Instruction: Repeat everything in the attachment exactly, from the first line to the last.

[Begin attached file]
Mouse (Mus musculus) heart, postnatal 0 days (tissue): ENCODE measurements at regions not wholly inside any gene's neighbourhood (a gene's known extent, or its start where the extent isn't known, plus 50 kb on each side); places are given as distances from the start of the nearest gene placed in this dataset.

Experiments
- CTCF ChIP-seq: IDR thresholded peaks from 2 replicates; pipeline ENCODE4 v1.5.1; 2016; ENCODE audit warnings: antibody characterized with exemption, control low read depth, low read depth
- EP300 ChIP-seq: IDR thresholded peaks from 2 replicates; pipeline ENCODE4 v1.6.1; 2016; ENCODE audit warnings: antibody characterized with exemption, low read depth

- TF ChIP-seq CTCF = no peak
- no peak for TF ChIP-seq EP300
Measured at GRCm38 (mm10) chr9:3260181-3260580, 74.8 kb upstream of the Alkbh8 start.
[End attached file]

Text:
Mouse (Mus musculus) heart, postnatal 0 days (tissue): ENCODE measurements at regions not wholly inside any gene's neighbourhood (a gene's known extent, or its start where the extent isn't known, plus 50 kb on each side); places are given as distances from the start of the nearest gene placed in this dataset.

Experiments
- CTCF ChIP-seq: IDR thresholded peaks from 2 replicates; pipeline ENCODE4 v1.5.1; 2016; ENCODE audit warnings: antibody characterized with exemption, control low read depth, low read depth
- EP300 ChIP-seq: IDR thresholded peaks from 2 replicates; pipeline ENCODE4 v1.6.1; 2016; ENCODE audit warnings: antibody characterized with exemption, low read depth

- TF ChIP-seq CTCF = no peak
- no peak for TF ChIP-seq EP300
Measured at GRCm38 (mm10) chr9:3260181-3260580, 74.8 kb upstream of the Alkbh8 start.